Year Released: 2001
MPAA Rating: Unrated
Running Time: 119 minutes
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Japanese filmmaker Imamura is back with another offbeat, creepy romance that gets under our skin even if it never really grabs hold. Sasano (Yakusho) is a 40ish businessman, recently unemployed and separated from his wife and son. He befriends a colorful old man (Kitramura) who tells him about a valuable heirloom hidden in a house by a red bridge. And when the old guy dies, Sasano decides to go get it. But instead of a treasure, he finds a strange young woman Misa (Shimizu) and starts a romance, then lands a job on a fishing boat. But something extraordinary is happening here.
There are more than a few twists in the tale, and it’s almost impossible to describe the sense of fatalism and destiny that fills the film. There are colorful characters all around the story’s edges, and at the centre Yakusho and Shimizu give intriguing performances that blend drama with quirky comedy to draw us into this bizarre fable. Imamura directs in the same enigmatic style as “The Eel”–little hints and details that imply a lot but never give away much at all. There’s also this obsession with water in all its forms–the sea, rivers, rain, snow and, of course, Misa’s odd little “problem.” Not to mention a lot of wacky dialog, symbolism and energetic emotional release to keep us intrigued. Yet the overwhelming strangeness keeps us effectively outside the action–we never feel anything for these characters, and as a result the film is basically just a curiosity.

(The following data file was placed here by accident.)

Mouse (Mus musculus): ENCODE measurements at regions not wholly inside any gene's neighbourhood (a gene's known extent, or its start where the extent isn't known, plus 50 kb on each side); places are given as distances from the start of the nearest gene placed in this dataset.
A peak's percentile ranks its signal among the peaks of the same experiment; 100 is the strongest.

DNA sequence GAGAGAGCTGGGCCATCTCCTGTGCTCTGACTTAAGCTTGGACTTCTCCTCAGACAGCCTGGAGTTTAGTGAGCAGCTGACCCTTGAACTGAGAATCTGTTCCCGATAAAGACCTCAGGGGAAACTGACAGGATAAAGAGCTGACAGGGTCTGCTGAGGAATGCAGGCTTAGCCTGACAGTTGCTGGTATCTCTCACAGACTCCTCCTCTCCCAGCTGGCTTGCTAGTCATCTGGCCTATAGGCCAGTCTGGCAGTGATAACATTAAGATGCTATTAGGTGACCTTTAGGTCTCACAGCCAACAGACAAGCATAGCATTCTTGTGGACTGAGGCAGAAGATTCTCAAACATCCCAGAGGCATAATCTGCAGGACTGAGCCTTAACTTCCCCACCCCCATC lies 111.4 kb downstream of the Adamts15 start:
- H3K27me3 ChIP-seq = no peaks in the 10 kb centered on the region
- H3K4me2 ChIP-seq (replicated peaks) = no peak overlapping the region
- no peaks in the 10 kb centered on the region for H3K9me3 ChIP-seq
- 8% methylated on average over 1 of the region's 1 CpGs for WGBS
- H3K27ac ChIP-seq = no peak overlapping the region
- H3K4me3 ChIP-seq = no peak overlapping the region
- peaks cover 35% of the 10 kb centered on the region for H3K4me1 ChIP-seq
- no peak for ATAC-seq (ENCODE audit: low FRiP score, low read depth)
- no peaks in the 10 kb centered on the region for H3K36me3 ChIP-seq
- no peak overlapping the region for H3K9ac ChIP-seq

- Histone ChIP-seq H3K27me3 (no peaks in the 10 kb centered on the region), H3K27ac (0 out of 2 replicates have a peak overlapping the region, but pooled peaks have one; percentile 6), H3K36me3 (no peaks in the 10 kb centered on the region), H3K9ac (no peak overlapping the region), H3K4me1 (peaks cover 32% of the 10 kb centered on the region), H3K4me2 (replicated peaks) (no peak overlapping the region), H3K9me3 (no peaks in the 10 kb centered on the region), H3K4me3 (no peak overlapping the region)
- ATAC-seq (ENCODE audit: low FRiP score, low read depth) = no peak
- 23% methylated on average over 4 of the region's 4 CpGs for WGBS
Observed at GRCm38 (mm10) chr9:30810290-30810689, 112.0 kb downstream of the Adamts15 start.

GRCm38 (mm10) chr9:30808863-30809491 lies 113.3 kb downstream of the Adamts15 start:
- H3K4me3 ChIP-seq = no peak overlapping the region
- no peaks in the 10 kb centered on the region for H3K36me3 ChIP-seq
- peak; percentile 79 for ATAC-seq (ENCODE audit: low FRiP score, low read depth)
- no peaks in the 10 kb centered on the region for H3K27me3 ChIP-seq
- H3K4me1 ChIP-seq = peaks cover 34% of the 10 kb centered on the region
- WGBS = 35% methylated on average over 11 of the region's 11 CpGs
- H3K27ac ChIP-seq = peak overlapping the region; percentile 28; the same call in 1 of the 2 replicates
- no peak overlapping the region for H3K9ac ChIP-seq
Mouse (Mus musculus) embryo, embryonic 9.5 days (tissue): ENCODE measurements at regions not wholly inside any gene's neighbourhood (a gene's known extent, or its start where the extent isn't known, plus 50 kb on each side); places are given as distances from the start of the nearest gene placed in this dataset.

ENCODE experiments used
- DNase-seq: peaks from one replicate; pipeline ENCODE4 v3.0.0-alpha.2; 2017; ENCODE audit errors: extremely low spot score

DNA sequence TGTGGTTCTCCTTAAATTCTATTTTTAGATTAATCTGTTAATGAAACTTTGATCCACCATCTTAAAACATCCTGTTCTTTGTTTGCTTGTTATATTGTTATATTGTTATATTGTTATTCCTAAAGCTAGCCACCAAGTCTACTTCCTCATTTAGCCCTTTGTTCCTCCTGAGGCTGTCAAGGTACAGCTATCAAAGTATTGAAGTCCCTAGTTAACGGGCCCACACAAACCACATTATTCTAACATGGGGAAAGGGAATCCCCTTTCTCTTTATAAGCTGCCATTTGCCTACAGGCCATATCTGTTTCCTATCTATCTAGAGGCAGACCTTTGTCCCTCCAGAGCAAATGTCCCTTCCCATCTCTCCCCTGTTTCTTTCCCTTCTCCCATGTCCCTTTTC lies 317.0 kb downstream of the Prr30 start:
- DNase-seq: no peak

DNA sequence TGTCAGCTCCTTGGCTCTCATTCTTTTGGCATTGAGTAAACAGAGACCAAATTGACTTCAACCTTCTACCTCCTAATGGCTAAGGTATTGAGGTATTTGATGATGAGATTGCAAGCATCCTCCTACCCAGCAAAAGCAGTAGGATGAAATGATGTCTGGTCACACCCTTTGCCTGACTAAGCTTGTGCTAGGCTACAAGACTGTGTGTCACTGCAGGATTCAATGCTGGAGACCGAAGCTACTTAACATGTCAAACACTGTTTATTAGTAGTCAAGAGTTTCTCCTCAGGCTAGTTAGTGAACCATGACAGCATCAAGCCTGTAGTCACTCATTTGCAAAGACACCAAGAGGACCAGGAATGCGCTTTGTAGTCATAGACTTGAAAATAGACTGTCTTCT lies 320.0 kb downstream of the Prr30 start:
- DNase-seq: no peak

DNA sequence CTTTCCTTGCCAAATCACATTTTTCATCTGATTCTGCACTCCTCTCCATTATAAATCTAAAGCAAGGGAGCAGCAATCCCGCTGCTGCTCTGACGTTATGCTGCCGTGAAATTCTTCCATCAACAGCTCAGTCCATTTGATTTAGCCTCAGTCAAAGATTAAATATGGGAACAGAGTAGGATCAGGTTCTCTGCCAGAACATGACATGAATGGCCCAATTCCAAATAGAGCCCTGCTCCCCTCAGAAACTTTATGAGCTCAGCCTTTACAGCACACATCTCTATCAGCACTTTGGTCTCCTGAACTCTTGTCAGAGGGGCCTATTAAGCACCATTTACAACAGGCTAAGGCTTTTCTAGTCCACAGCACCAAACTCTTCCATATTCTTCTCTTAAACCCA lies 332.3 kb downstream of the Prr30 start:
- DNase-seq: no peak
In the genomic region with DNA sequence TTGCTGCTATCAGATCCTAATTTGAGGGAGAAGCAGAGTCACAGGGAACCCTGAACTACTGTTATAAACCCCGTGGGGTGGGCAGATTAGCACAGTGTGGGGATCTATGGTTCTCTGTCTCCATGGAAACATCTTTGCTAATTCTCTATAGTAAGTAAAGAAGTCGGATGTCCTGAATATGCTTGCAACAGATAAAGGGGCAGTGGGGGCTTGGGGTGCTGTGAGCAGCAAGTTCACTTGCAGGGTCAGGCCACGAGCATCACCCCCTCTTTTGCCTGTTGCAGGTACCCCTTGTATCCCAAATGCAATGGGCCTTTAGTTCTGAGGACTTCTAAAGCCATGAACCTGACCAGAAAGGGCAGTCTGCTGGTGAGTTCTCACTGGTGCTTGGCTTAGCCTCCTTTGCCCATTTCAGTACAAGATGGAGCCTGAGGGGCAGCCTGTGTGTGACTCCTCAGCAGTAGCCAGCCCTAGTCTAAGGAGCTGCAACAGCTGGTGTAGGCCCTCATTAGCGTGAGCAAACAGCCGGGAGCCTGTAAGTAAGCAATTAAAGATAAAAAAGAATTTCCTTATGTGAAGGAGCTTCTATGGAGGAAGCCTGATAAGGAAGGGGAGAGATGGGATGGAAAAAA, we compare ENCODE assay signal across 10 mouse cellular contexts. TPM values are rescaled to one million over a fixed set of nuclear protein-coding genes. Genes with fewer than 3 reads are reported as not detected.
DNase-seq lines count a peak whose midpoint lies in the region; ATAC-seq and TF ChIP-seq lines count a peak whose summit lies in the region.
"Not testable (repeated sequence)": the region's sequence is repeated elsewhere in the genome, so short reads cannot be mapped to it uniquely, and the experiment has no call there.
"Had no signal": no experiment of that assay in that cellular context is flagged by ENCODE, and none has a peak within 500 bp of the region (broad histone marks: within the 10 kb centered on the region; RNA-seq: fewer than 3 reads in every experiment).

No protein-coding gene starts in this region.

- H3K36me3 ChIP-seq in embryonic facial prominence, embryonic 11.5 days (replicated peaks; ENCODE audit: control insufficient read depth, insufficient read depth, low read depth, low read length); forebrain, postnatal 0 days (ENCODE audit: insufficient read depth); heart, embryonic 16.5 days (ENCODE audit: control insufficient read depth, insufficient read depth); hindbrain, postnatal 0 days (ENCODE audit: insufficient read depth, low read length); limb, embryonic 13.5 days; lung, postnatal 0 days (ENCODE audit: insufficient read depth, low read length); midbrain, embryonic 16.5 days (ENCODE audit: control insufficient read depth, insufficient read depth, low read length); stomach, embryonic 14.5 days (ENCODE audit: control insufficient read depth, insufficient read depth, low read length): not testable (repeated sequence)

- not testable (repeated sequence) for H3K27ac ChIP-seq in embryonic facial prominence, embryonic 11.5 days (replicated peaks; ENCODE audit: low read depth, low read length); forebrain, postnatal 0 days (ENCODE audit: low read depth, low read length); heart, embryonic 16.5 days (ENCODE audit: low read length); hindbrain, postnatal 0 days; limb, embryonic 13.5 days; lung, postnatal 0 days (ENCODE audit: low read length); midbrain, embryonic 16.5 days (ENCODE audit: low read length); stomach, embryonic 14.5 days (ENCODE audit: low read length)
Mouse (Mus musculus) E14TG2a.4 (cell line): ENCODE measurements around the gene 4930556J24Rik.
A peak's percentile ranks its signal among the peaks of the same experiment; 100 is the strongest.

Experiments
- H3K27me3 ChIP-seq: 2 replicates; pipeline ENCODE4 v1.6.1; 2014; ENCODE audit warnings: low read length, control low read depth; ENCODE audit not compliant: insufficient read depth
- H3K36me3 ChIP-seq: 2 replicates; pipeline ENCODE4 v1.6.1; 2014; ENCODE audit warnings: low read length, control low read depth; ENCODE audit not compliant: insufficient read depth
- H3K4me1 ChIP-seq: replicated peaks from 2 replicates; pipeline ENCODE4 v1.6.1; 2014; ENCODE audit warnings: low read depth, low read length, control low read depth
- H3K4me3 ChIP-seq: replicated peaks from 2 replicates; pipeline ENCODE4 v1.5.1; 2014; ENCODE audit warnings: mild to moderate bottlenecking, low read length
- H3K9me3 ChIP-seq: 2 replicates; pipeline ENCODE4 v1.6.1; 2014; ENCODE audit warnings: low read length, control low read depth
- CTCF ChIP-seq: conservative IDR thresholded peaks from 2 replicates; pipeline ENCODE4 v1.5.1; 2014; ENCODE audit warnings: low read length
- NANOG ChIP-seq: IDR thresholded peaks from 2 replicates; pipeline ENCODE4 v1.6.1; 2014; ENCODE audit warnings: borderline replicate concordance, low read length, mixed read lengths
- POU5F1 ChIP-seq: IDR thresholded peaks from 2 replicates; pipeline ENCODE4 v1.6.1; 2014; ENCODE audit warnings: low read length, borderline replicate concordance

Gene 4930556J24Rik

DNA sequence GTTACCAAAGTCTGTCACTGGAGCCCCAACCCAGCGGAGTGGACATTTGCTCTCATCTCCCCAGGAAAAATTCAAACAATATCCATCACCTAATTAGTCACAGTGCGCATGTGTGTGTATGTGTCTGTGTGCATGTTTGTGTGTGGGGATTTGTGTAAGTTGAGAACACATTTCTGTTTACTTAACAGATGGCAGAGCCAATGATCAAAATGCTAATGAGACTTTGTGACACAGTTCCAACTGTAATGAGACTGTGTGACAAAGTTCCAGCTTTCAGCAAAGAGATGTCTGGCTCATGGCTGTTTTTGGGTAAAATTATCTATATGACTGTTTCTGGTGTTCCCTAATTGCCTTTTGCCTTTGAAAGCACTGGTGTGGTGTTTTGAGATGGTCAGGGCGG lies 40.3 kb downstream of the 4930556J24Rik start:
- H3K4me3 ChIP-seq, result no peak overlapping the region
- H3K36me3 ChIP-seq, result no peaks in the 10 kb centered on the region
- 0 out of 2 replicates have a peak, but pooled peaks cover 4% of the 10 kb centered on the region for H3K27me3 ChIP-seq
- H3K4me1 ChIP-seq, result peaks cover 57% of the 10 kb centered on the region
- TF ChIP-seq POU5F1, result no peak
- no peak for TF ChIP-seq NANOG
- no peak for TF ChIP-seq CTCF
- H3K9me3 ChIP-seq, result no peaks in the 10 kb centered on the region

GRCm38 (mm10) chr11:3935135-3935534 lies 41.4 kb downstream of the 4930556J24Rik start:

Posted on December 25, 2002 in Reviews by Rich Cline
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